In a startling case of benefit fraud, Ali Bana Mohamed, 42, has been mandated by Liverpool Crown Court to repay over £2 million. This directive comes with a warning from the Department for Work and Pensions: if Mohamed fails to comply within three months, he faces a nine-year prison sentence.
The fraud, uncovered in 2022, involved Mohamed masterfully orchestrating a scheme that defrauded taxpayers of approximately £1.7 million. Using the identities of nearly 200 children, Mohamed, along with his relatives and friends, submitted fraudulent claims under 70 different adult names to illegitimately obtain child benefits and tax credits.
The elaborate scam was eventually unraveled by HM Revenue and Customs (HMRC), who noticed a pattern of repeated calls from just two phone numbers for what appeared to be unrelated claims. This discovery led to “Operation Paratrooper,” an investigation that exposed Mohamed and six accomplices for their fraudulent activities between April 2007 and July 2016.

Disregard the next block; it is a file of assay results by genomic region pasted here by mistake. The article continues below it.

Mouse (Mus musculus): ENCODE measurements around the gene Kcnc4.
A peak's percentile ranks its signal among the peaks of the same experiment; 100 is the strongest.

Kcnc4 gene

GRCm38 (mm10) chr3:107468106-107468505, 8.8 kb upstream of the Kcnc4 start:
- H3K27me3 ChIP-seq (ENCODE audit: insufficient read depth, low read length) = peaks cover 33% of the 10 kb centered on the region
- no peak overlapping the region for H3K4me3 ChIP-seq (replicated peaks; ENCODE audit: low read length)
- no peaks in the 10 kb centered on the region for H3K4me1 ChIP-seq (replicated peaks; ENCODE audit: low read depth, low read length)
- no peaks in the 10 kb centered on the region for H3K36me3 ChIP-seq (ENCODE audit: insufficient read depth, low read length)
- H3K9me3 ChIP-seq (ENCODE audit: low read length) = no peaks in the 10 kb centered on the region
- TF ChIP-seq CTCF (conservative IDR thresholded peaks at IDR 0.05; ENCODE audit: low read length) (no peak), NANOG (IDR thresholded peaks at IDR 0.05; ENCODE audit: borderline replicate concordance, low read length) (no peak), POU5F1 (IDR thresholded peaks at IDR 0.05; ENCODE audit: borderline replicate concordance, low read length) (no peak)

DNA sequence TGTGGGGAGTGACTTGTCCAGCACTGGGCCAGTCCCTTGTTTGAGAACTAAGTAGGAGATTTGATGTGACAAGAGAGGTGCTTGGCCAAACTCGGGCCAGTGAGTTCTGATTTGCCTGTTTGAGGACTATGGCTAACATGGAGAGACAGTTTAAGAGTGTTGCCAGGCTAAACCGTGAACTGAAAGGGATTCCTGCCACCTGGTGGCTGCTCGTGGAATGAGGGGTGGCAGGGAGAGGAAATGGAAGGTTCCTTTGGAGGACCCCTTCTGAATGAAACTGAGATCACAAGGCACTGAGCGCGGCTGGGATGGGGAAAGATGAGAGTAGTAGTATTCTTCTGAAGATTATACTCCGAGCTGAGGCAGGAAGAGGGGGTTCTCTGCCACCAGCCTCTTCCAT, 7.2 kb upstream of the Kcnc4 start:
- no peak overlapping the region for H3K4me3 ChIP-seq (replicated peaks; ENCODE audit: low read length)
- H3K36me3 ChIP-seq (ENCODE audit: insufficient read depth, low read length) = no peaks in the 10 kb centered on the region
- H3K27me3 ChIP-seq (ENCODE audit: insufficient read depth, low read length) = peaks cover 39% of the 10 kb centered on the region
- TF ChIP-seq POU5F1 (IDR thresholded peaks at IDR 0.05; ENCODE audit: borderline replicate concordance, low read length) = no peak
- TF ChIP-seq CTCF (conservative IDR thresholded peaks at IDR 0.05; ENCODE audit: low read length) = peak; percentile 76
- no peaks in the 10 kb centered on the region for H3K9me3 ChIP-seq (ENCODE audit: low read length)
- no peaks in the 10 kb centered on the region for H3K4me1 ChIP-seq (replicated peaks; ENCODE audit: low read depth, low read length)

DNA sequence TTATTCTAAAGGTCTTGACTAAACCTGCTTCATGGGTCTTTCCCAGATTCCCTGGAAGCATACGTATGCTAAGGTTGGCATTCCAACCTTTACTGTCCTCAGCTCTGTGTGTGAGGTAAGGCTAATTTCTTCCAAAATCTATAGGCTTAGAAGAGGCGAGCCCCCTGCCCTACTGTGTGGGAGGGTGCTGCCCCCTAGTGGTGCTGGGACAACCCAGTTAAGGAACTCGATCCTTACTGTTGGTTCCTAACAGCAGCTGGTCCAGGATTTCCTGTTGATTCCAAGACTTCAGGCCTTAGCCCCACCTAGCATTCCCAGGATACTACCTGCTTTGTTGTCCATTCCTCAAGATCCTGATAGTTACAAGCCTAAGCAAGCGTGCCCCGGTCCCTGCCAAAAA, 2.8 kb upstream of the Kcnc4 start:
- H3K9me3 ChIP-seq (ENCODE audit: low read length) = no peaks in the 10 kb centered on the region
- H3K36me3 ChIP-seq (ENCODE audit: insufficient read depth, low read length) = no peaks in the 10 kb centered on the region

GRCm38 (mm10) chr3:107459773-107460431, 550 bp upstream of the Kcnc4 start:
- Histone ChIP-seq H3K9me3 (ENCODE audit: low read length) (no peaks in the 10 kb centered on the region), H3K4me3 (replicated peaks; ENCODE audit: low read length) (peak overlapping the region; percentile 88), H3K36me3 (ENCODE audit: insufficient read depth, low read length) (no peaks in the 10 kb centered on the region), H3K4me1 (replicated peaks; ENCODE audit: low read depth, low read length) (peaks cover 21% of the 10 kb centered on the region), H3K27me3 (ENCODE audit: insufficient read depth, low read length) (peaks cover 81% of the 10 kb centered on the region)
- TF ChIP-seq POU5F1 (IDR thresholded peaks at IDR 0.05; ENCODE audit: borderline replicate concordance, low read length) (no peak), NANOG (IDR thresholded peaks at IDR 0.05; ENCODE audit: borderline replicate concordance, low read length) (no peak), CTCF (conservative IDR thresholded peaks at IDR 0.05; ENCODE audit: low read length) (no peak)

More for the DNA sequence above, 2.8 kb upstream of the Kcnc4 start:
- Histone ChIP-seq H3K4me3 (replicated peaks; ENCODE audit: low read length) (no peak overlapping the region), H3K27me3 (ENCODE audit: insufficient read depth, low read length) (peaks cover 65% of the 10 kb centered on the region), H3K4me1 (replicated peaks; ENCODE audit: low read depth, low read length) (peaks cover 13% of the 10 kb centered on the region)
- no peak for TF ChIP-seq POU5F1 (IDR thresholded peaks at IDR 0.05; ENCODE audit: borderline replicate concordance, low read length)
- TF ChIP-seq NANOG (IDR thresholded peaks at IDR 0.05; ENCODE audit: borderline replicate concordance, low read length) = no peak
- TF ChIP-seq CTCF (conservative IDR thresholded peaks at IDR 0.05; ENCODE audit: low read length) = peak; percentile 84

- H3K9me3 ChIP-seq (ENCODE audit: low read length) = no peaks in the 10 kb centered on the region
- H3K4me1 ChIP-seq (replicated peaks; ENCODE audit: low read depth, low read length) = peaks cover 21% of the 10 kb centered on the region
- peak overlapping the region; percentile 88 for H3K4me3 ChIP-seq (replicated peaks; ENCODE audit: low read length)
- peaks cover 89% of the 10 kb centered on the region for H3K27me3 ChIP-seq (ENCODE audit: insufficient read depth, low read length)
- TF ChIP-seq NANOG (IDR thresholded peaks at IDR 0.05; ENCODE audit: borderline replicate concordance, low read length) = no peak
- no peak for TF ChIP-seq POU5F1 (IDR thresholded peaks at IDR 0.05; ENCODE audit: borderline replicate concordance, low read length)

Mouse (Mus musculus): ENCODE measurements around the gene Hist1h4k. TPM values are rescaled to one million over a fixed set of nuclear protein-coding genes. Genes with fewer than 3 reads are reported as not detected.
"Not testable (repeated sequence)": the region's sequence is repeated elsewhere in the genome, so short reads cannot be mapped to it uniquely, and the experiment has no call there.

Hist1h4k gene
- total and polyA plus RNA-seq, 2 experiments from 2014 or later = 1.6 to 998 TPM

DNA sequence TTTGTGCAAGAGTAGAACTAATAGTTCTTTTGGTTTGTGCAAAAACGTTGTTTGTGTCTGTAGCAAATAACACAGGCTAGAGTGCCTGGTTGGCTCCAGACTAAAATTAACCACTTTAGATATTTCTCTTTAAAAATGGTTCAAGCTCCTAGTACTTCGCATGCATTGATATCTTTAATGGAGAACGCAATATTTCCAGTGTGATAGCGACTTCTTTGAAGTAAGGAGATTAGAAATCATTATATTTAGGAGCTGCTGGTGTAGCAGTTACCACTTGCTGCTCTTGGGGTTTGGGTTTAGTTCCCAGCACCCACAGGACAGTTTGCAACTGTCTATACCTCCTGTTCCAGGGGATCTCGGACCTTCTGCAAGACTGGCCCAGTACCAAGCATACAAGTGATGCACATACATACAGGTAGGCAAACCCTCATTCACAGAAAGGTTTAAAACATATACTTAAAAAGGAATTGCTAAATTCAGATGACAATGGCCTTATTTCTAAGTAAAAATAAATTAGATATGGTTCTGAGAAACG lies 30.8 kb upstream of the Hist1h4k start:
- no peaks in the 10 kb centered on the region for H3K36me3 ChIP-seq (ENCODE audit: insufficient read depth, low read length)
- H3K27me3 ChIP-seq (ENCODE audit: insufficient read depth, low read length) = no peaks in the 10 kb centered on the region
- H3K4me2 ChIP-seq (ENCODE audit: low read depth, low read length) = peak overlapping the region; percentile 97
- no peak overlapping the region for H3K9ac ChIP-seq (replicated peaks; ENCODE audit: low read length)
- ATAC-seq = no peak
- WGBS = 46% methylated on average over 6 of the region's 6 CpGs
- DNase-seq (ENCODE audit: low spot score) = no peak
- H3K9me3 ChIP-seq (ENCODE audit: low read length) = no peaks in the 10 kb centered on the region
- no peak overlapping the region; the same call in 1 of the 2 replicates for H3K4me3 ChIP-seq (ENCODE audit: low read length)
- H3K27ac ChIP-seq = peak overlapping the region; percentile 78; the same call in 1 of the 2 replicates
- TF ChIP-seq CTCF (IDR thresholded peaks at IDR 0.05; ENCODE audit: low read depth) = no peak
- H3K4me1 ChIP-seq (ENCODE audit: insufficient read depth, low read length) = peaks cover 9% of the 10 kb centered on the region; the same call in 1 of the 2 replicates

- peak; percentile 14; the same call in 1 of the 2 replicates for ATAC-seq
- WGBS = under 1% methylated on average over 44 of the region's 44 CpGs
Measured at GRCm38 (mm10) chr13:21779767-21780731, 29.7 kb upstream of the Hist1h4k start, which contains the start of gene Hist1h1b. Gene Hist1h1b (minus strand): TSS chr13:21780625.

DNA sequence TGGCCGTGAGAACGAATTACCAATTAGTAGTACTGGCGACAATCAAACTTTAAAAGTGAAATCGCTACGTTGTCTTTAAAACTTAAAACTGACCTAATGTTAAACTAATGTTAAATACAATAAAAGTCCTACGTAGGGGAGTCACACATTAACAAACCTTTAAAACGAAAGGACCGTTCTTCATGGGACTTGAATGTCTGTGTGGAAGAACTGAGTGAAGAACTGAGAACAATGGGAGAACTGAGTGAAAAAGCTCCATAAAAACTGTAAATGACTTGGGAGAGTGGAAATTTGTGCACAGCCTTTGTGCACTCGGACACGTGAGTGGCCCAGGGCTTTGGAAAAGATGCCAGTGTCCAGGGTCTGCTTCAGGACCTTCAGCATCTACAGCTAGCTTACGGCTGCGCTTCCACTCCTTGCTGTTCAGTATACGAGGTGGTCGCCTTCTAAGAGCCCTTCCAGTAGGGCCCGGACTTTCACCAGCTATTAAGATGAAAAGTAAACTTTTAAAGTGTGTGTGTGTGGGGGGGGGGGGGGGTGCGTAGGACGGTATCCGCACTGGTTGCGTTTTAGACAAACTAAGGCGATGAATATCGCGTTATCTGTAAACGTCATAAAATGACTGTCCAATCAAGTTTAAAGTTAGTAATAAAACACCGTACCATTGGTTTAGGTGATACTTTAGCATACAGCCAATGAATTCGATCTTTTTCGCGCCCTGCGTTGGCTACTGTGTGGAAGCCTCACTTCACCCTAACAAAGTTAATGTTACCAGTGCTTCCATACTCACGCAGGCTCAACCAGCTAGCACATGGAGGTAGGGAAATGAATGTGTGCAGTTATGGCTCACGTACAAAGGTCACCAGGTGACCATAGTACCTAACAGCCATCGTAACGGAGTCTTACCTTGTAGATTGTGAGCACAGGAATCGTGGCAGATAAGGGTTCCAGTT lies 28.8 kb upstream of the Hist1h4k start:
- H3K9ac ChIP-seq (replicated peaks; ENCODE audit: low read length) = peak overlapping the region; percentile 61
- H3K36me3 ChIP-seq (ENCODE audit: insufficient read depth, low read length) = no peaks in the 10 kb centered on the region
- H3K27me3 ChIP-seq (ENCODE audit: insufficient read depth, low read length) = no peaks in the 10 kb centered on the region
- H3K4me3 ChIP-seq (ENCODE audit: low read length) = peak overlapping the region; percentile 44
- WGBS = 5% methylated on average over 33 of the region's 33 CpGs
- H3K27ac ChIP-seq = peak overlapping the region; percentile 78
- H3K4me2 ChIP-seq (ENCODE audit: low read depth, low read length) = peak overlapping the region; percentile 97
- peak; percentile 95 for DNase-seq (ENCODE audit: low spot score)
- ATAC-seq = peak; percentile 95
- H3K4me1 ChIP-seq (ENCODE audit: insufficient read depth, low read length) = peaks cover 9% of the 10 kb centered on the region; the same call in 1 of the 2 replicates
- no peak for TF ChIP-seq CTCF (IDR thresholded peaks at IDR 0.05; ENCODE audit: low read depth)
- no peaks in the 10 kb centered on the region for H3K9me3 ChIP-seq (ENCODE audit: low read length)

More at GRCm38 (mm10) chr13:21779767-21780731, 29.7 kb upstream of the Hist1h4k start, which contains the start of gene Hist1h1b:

Evidence of the fraud was found in Mohamed’s handwritten notebooks, detailing the scheme and concealed in his wardrobe. Mohamed, already serving a 16-year sentence for drugs and immigration offences, confessed to 29 related offences and received an additional three and a half years in prison in 2022.
The court’s recent confiscation hearing ordered Mohamed to repay £2,164,828.30. Alongside him, six co-conspirators were sentenced to over 13 years in prison for their roles in the fraud.
Work and Pensions Secretary Mel Stride commented on the case, emphasizing the government’s commitment to fairness in the welfare system and the need for sophisticated measures to counteract increasingly complex benefit fraud. Stride highlighted the significant achievement of the department’s anti-fraud squad, which saved taxpayers £1.1 billion last year through diligent efforts to combat such crimes.